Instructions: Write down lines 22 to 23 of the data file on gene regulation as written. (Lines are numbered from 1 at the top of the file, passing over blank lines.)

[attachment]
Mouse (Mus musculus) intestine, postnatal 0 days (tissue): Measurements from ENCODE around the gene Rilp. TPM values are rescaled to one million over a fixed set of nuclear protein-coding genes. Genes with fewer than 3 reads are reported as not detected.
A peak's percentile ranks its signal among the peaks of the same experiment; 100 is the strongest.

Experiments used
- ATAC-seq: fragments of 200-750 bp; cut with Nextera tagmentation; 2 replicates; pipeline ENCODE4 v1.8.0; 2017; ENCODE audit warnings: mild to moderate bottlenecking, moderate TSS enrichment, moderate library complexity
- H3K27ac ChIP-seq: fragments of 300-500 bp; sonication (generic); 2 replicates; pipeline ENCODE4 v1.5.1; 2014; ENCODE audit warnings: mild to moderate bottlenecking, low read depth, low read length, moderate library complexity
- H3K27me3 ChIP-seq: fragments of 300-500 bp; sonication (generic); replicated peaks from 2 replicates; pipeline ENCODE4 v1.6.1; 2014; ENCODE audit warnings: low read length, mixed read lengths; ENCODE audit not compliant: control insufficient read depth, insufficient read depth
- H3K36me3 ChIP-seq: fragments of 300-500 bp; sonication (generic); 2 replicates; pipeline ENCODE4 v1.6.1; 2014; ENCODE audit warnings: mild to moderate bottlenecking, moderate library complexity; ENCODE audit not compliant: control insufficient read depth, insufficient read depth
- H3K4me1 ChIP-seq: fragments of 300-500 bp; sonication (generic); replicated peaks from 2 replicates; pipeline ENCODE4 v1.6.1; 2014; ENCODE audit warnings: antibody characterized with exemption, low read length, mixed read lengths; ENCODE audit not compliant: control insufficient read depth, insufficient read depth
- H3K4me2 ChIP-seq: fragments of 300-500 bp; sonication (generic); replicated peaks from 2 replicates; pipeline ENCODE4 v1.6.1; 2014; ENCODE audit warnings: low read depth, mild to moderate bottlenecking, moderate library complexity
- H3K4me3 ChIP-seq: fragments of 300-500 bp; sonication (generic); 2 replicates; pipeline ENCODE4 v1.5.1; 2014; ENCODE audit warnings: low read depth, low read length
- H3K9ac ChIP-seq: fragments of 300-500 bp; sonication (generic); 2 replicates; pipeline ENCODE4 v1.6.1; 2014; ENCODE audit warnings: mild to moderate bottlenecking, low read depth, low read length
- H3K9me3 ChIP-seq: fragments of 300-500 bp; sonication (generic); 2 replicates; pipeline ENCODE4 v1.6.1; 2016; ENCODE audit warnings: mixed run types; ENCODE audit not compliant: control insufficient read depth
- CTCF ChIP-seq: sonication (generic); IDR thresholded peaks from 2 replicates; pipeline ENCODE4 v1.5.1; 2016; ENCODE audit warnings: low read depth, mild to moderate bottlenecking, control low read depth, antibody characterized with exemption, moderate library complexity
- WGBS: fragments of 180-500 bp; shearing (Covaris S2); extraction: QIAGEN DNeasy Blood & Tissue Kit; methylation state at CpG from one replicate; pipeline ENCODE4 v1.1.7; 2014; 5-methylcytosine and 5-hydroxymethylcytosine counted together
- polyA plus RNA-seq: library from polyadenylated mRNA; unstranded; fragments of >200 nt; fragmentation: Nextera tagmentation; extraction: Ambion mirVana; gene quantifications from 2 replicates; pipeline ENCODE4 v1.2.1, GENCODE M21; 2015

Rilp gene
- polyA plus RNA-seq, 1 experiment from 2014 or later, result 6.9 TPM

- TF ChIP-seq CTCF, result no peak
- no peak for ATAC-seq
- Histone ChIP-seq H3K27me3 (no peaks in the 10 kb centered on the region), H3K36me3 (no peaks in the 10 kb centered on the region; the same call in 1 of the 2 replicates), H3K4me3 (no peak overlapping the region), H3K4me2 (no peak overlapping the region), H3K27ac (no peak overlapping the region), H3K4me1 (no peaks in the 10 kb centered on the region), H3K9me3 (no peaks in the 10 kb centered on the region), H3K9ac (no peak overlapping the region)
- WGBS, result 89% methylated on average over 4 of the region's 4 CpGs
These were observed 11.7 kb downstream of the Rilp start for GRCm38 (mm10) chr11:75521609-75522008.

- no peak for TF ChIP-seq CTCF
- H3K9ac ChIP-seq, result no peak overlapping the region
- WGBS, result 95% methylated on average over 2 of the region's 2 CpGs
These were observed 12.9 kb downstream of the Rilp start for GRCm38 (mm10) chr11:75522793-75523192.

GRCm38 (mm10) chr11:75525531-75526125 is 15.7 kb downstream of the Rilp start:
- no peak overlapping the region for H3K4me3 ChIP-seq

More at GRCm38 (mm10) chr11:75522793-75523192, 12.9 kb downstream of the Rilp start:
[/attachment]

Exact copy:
These were observed 11.7 kb downstream of the Rilp start for GRCm38 (mm10) chr11:75521609-75522008.

- no peak for TF ChIP-seq CTCF